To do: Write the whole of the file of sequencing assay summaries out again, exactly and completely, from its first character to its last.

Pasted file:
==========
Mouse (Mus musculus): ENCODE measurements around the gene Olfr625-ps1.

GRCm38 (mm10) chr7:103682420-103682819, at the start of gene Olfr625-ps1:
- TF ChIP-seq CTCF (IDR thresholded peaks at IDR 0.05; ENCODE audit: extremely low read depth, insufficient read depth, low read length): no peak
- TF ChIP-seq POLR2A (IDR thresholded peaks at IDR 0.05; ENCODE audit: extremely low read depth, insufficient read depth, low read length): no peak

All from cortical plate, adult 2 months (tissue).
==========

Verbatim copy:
Mouse (Mus musculus): ENCODE measurements around the gene Olfr625-ps1.

GRCm38 (mm10) chr7:103682420-103682819, at the start of gene Olfr625-ps1:
- TF ChIP-seq CTCF (IDR thresholded peaks at IDR 0.05; ENCODE audit: extremely low read depth, insufficient read depth, low read length): no peak
- TF ChIP-seq POLR2A (IDR thresholded peaks at IDR 0.05; ENCODE audit: extremely low read depth, insufficient read depth, low read length): no peak

All from cortical plate, adult 2 months (tissue).